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Help with ribs.

post #1 of 10
Thread Starter 

Hey guys and gals!Tis is my first post and I'm looking for some help. I'm new to the smoking game and I'm already addicted. I smoked some spare ribs the other day and they had unbelievable flavor, however, they werent as tender as I would have liked. I know the problem is probably in the temp..I was shooting for 225 but it fluxuated between 225 and 275. My grill is a charbroiler offset so needless to say its not top of the line by any means. But i was wondering if any of you guys had any tips on insulating it and what you would use to do so. Also, have you found that using a pan of water in the barrel would help with this? Thanks!

post #2 of 10
Thread Starter 

Also worth noting that they were dry especially on the outside. I sprayed them down with apple cider vinegar every 45 min.

post #3 of 10

With that smoker, insulation is not needed but controlling air is. If there is any leaks, varing amounts of air is getting to the fire and you will have temp fluctuations. A High Temp RTV Silicone may work as well as Oven Gasket. Search Offset Smoker Mods for more info on tuning that unit up.

 

If tender and moist Ribs is what you want try this...JJ

 

Smoked Ribs as easy as 3-2-1

 

A full rack of Spare Ribs will take about 6 hours at 225*F...The 3-2-1 smoked rib recipe is a good way to smoke ribs and tends to turn out perfect ribs every time whether you are using the meatier Full rack spare rib or the Saint Louis cut. Baby Back ribs use a 2-2-1 method. The ribs are smoked at 225 - 250 degrees for best results...
The 3 stands for the 3 hours that you initially smoke the ribs with nothing but your favorite rub on them and some smoke with your favorite hardwood such as hickory, apple, pecan, etc. After the 3 hours you remove the ribs and quickly double wrap them in heavy duty foil.. just before you seal them up add some Foiling Juice or Apple Juice and close the foil leaving some room around the ribs for the steam to be able to flow around the meat and the juice to braise the meat which Flavors/Tenderizes it.

The ribs cook in the smoker wrapped for 2 hours undisturbed. There is no need for Smoke at this point... After 2 hours remove the ribs from the smoker, unwrap, saving any juices in the foil, and place back into the smoker for the final 1 hour, with smoke if you wish.This firms them up, creates a nice Bark and finishes the cooking process. You can add a glaze or sauce at this point if you like. The meat will be pretty close to fall off the bone and be extremely juicy, tender and flavorful...JJ

 

Foiling Juice / Sweet Pulled Pork Finishing Sauce

 

Foiling Juice

 

For each Rack of Ribs Combine:

 

1T Pork Rub, yours

1/2 Stick Butter

1/2C Cane Syrup... Dark Corn Syrup...or Honey

1/4C Apple Cider...or Juice

1T Molasses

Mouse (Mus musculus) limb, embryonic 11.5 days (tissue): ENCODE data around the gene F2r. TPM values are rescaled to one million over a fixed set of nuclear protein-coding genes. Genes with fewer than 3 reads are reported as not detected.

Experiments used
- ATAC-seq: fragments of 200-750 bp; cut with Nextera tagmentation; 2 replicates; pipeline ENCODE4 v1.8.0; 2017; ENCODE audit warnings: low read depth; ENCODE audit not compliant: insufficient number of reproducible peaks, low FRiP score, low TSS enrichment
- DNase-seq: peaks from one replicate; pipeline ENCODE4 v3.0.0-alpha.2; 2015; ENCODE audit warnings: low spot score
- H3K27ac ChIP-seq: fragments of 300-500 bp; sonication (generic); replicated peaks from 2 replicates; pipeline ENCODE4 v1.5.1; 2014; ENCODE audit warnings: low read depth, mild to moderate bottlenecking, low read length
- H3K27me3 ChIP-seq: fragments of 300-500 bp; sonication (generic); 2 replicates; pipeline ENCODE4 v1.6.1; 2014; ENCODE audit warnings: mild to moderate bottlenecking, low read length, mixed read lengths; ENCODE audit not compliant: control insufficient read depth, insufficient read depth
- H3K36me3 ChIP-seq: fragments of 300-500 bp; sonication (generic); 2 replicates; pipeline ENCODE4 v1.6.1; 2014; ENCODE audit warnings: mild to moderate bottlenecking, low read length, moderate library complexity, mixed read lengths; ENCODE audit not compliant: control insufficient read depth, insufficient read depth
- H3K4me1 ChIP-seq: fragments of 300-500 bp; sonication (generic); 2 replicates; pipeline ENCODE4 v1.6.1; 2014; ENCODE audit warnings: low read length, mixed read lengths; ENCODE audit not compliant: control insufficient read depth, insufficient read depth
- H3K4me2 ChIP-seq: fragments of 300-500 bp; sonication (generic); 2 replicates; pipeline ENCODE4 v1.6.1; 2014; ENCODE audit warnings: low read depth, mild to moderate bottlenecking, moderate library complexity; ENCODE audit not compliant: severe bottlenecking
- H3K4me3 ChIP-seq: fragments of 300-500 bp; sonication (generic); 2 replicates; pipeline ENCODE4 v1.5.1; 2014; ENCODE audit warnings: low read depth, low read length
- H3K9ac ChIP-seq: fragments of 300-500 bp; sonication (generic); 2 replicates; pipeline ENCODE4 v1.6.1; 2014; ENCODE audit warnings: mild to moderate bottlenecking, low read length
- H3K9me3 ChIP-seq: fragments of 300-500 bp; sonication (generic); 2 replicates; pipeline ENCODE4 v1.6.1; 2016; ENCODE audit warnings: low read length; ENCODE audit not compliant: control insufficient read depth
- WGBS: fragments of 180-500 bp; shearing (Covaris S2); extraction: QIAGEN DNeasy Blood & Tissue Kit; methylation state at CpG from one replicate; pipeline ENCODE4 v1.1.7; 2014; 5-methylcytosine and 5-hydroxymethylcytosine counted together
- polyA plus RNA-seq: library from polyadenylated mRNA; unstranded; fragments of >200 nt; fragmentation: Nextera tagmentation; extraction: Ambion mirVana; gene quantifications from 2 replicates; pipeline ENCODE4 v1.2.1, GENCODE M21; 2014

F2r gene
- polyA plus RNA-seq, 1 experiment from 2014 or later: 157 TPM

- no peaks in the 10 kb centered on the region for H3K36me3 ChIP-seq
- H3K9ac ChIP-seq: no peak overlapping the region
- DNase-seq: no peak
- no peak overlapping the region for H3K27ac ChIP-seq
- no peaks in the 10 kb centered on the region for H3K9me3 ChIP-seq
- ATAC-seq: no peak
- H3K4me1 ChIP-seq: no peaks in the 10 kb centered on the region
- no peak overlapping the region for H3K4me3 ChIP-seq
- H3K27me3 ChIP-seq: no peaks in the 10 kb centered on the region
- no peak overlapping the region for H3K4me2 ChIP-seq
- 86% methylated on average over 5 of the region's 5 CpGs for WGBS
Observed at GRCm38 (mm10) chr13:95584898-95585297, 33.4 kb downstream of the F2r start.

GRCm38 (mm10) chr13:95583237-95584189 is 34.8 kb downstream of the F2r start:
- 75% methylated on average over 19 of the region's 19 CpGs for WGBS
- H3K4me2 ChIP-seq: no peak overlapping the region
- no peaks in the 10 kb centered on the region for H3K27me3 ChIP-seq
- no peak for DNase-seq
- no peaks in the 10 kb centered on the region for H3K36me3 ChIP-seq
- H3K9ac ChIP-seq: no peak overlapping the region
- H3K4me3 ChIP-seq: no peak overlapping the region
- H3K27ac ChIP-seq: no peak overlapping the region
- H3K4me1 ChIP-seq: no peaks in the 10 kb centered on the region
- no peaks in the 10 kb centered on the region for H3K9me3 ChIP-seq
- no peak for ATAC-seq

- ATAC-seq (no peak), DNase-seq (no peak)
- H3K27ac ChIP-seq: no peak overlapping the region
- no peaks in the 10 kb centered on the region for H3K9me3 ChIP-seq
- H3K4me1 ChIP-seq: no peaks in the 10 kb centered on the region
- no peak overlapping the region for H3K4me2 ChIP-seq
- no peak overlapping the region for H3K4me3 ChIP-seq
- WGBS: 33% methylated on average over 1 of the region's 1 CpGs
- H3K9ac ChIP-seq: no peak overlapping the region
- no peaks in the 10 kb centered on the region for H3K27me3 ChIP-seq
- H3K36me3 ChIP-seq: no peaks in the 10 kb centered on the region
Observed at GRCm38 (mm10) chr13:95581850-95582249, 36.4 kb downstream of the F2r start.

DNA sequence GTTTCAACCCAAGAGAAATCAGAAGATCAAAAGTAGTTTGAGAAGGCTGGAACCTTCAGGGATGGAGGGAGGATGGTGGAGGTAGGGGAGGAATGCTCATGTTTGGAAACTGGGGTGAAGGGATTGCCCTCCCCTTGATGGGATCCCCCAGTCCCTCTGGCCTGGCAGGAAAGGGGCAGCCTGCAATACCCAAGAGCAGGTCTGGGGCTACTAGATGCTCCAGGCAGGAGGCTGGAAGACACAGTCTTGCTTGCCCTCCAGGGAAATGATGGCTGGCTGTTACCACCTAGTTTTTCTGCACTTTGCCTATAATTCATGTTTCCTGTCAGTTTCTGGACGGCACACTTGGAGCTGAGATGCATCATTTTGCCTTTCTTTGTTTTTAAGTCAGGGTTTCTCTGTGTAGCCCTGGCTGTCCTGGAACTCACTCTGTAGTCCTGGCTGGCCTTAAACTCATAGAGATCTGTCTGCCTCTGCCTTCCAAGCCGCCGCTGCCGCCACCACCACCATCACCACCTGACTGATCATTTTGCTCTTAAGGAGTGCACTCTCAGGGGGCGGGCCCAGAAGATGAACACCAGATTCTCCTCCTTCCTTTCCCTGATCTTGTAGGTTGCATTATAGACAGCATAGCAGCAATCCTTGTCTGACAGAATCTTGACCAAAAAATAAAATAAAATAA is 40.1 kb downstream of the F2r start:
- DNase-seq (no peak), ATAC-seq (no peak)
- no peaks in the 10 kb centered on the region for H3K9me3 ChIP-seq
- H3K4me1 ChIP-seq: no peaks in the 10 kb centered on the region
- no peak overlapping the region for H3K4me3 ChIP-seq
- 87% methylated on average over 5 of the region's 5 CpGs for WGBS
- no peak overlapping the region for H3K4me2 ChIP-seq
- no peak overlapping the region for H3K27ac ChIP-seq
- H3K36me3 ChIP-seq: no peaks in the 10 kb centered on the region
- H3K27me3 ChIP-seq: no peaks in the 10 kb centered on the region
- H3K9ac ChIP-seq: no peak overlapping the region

Optional: 2T Apple Cider Vinegar. Add 2T Mustard and 1/4C Ketchup to make it more of a KC Glaze.

 

Simmer until a syrupy consistency.

Allow to cool for 5 minutes, pour over foiled Ribs and

run your 2 hour phase of 3-2-1. For the last phase return

the ribs to the smoker BUT reserve any Juice remaining

in the Foil. Simmer the Juice over med/low heat to reduce to a saucy thickness. Glaze the Ribs for presentation or service.

 

post #4 of 10
Thread Starter 

I used the 3-2-1 method. I was wondering if the grills thermostat could be off and it could be cooking too high. they were already getting dry before i wrapped them. I used mustard, rub, and brown sugar before putting them on. I used a mixture of charcoal and hickory as fuel. Ismoked some chicken yesterday as well. The meat was juicy and tender but the skin was inedibly tough.

post #5 of 10
Quote:
Originally Posted by Jmurph88 View Post

I used the 3-2-1 method. I was wondering if the grills thermostat could be off and it could be cooking too high. they were already getting dry before i wrapped them. I used mustard, rub, and brown sugar before putting them on. I used a mixture of charcoal and hickory as fuel. Ismoked some chicken yesterday as well. The meat was juicy and tender but the skin was inedibly tough.

Stock thermometers on smokers and grills are notoriously bad! Get a known good thermometer and use that to set and maintain your pit temps.

You can test a thermometer in boiling water and with ice water.
post #6 of 10
From what I am told, a water pan also tries to keep the dome temp at 212 until the water is boiled off. I am not sure if that has validity or not.

Also remember that people BBQ between 180 and 550. Just find that right feel with a bend or probe test. Its not necessarily a set time. All racks and smokers are different.
post #7 of 10
Chickens must be done hotter also. 325 or 350 and hotter for a better skin. Anything under those temps will be rubber.
post #8 of 10
Thread Starter 

Thank you so much! yea i tried the chicken at 300* and it fluctuated between 250-300. Just trying to get a the hang of moderating these temps. Learning a lot though. I will definitely give the water pan a try. I've got ribs coated for tomorrow so I will definitely be using this advice.

post #9 of 10
Never trust the supplied therometer. Life advice to abide by.
post #10 of 10
Thread Starter 

I bought an acurite meat thermometer a while back and ive rigged it up where its hanging in open air and its reading a 50 degree difference in temp. Smoker says 250 probe says 200

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